The road goes on…

The view out over Badnaban BayI was hoping to be able to report in some measure on a meeting held last week about plans for the future of Gaelic in this area but unfortunately, I was “proper poorly” as my grandmother used to say and so was unable to be there, and so far I have had no reports on what was said or decided. I also missed the Gaelic poetry/song evening, but have heard that that was a great success and that similar events are definitely to be regular features in the local calendar – the next being scheduled for the 15th March and I am really hoping to attend that. It is planned that the next meeting will be held at the home of one of the few remaining native speakers of Gaelic in the area – a lady who is now getting on in years but who is more than happy to do everything she can to help bring the language back into the area. She is also a wonderful baker – her sponge cakes are so light they almost float – so I am looking forward to that evening for sure. I have also heard that the evening of opera in the Village Hall was not only well attended but also very much enjoyed by all…

This sign for Badnaban has been here for years - with the erroneous apostrophe!So for this week, I think we have no other choice than to continue on our travels down the road. We had arrived at the turning to Badnaban I seem to remember – a turning I frequently take as this is where I go to receive tuition on the small pipes. Badnaban itself is again somewhat strung out along the road with two houses on the other side of the turning to the Van Gorans’; a fork to the right leading to no. 19; then to the left going up a steep hill to where my friend Tina used to live until she left the area a couple of years ago. Then you go on down the windy road and past the house where my tutor, Sandy, lives with his wife, Ann, on the left and Jean and Ronny on the right – another house with a lovely garden and some superb flowering shrubs. By this time the road has become very narrow and enclosed going down towards the bay and I guess that is why it is also quite woody – the trees overgrowing the road. Just before you come to Sandy’s place, there is a wonderful little waterfall on the left of the road cascading down from near the houses on the top of the hill, and this burn continues to run down right by the road until it reaches the bay. This is one the many attractions of walking a road such as this – the song of water is a constant companion.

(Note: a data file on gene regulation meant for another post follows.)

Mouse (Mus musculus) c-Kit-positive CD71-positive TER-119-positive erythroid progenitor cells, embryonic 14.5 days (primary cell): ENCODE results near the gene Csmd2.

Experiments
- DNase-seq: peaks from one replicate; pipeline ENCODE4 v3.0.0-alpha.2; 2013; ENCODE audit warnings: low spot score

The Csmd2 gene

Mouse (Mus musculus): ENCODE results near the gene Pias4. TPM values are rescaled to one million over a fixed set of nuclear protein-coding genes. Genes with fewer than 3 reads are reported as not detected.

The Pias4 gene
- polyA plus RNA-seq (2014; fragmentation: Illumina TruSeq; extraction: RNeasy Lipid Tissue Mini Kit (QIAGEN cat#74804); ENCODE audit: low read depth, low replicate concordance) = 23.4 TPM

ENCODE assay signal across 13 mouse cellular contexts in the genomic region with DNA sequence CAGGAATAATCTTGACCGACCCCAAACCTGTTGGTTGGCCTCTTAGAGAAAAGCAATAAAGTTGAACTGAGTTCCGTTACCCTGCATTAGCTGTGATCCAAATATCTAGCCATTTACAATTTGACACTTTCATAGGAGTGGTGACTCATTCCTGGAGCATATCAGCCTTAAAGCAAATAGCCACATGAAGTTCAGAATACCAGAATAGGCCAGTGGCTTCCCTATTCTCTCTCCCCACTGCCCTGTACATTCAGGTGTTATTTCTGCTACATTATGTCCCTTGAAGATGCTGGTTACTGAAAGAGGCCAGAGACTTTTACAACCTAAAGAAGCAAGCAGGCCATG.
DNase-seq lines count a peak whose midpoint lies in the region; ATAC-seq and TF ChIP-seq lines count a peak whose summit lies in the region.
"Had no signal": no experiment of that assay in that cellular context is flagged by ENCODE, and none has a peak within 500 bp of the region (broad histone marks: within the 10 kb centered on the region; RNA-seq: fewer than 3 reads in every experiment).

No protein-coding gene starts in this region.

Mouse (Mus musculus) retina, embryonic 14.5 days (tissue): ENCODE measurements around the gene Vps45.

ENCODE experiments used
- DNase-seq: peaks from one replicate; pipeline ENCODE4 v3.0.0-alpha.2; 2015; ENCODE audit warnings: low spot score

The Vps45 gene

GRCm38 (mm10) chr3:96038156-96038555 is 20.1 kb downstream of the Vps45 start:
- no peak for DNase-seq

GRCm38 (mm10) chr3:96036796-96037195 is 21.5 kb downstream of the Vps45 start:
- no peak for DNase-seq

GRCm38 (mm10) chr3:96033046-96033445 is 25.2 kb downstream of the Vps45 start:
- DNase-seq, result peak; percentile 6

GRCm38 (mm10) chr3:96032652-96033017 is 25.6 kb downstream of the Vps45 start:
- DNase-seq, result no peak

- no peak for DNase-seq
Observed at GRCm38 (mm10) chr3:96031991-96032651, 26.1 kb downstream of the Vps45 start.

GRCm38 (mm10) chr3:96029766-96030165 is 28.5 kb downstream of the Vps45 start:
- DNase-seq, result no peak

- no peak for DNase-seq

The creels and related paraphernalia in storage for the winterThe road very soon opens out into a wee, very sheltered bay and there is a small group of very pretty mostly older houses, as well as a stack of creels and other such equipment pertaining to the few fishing boats that still use this bay. Although Lochinver bay, with its sheltered foreshore, has obviously been long used – evidently boat-loads of soldiers were landed there to assist with evicting people from their homes during the Clearances – I am sure the bay at Badnaban would have served all the local area as a harbour. As I said, it is small and very well-sheltered and you are very quickly out into the open water from there, unlike Lochinver which has a huge big bay to navigate before you are out to sea. Not that people did much fishing in days gone by, except from the beach or rocks, but the sea was still the great highway until very recent times as there were very few roads. In fact, the main road we enjoy now which takes us down to Ullapool and thence to Inverness wasn’t built until the 1970s – before then it was a single-track road similar to all the roads in the area, and before then I imagine there was just a series of drove roads (which still exist in places as tracks) for taking the cattle to markets further south. I am sure that sometimes it was quicker and probably a deal safer to go by sea!